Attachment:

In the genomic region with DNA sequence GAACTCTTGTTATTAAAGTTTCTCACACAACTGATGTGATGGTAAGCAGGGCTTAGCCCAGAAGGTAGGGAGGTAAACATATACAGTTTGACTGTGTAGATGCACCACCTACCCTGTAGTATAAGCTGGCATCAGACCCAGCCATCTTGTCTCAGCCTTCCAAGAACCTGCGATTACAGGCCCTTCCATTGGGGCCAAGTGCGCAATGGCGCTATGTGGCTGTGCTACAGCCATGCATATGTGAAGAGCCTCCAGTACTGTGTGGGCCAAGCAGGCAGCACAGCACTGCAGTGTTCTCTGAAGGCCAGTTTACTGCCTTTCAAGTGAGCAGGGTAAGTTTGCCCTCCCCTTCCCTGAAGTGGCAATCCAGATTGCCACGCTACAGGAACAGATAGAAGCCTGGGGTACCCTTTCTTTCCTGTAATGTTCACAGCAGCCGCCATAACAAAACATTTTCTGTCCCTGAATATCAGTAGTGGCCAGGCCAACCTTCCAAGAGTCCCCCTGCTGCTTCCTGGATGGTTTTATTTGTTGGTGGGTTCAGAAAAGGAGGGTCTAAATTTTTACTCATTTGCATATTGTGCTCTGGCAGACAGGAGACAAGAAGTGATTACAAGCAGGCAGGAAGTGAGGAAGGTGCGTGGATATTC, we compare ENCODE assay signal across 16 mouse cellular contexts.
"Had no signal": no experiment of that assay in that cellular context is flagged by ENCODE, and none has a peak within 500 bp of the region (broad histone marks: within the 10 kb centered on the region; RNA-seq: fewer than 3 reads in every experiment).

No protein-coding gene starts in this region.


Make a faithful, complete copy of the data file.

In the genomic region with DNA sequence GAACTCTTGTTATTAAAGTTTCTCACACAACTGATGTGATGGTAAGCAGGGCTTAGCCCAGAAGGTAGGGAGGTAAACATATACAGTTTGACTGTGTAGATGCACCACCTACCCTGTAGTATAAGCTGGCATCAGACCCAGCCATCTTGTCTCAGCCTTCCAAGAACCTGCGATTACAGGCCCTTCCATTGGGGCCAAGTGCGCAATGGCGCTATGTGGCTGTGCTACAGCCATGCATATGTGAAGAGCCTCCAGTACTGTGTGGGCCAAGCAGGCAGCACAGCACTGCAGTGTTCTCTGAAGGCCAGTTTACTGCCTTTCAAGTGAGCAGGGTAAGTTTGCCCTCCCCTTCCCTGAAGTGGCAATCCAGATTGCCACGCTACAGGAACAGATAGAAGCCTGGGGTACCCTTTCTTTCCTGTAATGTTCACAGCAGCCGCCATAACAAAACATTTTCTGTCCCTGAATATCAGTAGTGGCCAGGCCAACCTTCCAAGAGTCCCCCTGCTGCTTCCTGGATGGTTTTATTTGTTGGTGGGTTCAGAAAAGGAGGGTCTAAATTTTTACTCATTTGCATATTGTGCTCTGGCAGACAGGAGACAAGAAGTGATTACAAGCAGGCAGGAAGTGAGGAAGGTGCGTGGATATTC, we compare ENCODE assay signal across 16 mouse cellular contexts.
"Had no signal": no experiment of that assay in that cellular context is flagged by ENCODE, and none has a peak within 500 bp of the region (broad histone marks: within the 10 kb centered on the region; RNA-seq: fewer than 3 reads in every experiment).

No protein-coding gene starts in this region.